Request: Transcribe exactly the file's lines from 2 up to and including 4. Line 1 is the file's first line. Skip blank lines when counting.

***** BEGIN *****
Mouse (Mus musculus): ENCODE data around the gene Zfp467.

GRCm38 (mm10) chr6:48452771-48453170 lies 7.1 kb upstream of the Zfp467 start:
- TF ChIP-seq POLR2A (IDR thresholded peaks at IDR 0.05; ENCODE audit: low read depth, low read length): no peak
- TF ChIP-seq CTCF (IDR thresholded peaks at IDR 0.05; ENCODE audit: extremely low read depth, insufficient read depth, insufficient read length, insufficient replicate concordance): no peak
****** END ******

GRCm38 (mm10) chr6:48452771-48453170 lies 7.1 kb upstream of the Zfp467 start:
- TF ChIP-seq POLR2A (IDR thresholded peaks at IDR 0.05; ENCODE audit: low read depth, low read length): no peak
- TF ChIP-seq CTCF (IDR thresholded peaks at IDR 0.05; ENCODE audit: extremely low read depth, insufficient read depth, insufficient read length, insufficient replicate concordance): no peak